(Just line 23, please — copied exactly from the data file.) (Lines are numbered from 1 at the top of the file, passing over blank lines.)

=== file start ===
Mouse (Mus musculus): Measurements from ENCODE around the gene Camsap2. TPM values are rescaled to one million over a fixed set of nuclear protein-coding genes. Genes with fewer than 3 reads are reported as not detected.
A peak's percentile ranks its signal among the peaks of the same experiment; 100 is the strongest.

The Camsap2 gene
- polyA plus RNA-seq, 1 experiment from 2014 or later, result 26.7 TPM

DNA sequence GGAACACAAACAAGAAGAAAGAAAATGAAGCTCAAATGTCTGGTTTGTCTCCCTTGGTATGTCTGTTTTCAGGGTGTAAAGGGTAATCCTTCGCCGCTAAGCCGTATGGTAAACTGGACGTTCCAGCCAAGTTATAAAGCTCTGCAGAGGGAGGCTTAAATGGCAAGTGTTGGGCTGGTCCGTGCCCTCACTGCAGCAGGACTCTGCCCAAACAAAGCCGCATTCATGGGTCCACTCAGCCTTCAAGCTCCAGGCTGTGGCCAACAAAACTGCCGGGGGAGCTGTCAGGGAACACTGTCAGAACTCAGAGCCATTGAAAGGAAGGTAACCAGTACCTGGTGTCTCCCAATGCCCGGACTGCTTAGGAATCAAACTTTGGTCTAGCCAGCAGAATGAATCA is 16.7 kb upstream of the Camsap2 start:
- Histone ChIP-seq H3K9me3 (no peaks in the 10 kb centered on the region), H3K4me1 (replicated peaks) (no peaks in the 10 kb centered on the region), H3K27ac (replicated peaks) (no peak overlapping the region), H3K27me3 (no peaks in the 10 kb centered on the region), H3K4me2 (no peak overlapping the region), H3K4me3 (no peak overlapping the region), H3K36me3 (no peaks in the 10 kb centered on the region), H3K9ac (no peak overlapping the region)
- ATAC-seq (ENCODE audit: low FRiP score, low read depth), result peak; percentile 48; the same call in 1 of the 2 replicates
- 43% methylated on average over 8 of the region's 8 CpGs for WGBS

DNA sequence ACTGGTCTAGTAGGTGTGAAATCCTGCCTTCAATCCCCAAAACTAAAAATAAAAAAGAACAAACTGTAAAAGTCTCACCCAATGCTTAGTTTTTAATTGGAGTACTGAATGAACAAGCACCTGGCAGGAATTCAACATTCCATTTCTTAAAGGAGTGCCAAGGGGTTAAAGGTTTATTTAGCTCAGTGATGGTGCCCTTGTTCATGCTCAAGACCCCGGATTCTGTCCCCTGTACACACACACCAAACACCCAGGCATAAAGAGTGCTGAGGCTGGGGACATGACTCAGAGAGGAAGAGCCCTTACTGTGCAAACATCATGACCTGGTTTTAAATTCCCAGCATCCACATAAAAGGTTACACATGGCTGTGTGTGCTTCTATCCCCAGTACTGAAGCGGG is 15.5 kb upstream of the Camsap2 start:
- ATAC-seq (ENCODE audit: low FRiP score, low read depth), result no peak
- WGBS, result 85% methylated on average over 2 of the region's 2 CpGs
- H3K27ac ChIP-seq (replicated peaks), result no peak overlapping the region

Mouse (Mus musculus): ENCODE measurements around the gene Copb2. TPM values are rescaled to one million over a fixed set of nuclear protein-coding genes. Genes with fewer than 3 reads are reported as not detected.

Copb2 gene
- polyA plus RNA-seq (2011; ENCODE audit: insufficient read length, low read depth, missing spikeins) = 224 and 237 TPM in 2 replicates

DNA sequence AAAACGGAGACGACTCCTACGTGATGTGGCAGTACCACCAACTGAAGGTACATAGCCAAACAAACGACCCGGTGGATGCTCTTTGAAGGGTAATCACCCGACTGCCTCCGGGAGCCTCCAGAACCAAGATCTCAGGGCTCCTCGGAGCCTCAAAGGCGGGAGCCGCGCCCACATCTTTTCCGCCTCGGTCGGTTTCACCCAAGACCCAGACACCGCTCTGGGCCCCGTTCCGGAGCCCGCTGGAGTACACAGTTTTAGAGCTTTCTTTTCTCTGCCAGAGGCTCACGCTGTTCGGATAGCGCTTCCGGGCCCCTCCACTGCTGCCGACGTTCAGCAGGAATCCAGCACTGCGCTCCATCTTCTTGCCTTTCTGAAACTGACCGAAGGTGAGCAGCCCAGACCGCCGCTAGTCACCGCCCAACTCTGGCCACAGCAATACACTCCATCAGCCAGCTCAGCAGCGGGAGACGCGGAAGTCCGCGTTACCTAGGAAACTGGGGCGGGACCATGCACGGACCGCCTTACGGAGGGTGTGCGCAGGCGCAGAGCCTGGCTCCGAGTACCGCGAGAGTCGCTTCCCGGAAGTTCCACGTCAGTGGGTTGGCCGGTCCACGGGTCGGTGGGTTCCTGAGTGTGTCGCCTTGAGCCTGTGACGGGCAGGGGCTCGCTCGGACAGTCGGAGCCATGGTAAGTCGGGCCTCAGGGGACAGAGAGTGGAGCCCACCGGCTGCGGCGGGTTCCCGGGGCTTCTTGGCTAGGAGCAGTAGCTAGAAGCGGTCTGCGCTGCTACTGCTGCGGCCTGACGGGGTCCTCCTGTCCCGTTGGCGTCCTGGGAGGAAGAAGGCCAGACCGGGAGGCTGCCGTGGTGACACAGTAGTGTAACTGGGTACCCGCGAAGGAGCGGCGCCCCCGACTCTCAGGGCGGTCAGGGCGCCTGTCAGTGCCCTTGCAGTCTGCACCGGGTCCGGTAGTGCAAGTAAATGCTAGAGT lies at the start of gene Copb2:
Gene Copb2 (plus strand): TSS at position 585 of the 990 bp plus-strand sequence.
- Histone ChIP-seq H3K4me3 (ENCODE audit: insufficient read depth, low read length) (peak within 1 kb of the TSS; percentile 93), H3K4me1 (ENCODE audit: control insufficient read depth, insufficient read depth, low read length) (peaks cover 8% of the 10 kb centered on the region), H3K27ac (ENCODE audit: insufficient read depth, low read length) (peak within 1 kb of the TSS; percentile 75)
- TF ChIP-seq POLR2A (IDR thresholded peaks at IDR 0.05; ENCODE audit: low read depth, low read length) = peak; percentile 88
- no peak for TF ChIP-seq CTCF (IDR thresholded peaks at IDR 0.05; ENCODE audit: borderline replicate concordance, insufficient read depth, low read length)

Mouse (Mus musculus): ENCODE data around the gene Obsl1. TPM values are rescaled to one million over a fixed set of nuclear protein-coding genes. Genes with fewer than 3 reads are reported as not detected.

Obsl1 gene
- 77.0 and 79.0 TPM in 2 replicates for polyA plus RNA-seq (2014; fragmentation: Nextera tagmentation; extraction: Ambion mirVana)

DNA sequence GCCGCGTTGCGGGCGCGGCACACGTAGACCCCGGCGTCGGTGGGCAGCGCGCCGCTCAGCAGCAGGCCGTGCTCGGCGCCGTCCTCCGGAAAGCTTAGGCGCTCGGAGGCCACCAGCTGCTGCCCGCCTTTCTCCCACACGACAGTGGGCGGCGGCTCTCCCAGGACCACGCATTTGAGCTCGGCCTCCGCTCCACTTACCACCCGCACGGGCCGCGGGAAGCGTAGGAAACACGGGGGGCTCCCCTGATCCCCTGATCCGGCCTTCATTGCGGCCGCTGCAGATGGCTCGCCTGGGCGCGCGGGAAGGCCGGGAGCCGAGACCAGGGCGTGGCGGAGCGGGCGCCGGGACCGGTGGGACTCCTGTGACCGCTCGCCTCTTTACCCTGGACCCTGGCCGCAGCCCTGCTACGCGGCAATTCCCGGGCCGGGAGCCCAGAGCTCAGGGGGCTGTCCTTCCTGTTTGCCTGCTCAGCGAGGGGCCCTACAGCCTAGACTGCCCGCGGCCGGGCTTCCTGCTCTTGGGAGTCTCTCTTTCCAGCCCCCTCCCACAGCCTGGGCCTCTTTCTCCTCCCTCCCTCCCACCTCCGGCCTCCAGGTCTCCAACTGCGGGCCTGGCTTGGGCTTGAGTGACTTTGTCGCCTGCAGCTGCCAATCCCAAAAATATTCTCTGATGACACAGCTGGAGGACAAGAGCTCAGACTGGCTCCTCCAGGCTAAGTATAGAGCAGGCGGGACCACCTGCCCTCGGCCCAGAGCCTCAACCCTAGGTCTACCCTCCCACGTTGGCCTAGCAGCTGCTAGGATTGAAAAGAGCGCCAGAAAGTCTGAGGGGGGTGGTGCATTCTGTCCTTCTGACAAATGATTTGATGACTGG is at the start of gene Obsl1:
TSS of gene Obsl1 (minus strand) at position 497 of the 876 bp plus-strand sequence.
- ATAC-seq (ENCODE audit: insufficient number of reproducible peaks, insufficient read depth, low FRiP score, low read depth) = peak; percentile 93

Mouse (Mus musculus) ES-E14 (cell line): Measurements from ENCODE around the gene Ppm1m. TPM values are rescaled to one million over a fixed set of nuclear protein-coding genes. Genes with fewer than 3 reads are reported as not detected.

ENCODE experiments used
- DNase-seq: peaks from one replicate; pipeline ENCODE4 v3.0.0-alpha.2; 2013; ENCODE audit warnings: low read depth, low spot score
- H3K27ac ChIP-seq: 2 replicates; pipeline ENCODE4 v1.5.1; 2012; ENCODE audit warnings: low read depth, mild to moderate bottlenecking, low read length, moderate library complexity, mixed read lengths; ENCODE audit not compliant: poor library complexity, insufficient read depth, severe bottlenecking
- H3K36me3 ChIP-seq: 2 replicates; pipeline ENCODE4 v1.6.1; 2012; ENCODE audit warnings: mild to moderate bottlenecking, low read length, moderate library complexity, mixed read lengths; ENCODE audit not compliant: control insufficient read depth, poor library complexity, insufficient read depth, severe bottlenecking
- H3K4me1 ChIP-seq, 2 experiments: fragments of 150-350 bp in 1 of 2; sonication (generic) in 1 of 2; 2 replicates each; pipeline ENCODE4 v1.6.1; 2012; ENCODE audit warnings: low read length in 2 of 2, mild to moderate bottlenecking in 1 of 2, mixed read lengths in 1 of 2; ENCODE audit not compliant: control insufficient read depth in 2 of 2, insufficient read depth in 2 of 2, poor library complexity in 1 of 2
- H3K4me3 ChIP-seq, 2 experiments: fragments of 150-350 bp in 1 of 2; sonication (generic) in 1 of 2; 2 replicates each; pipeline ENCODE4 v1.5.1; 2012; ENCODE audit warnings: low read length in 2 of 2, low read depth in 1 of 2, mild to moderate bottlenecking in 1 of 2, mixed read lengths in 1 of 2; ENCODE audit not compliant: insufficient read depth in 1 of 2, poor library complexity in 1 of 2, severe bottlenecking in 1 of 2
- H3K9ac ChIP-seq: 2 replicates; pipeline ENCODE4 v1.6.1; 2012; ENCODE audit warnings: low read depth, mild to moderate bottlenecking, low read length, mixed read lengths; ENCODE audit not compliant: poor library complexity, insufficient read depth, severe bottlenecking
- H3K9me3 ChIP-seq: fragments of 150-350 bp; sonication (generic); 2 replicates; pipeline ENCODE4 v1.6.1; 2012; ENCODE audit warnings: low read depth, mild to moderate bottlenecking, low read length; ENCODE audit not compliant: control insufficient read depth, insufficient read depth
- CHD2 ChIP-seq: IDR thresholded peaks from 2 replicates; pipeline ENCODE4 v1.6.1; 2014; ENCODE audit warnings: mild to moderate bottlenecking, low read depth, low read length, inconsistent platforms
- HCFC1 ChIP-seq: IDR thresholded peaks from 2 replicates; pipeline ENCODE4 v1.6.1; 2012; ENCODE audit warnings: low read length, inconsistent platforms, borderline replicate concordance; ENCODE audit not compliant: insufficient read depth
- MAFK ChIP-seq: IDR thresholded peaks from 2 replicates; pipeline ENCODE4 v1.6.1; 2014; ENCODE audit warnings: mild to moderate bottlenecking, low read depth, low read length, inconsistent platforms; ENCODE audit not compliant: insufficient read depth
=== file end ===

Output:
- 77.0 and 79.0 TPM in 2 replicates for polyA plus RNA-seq (2014; fragmentation: Nextera tagmentation; extraction: Ambion mirVana)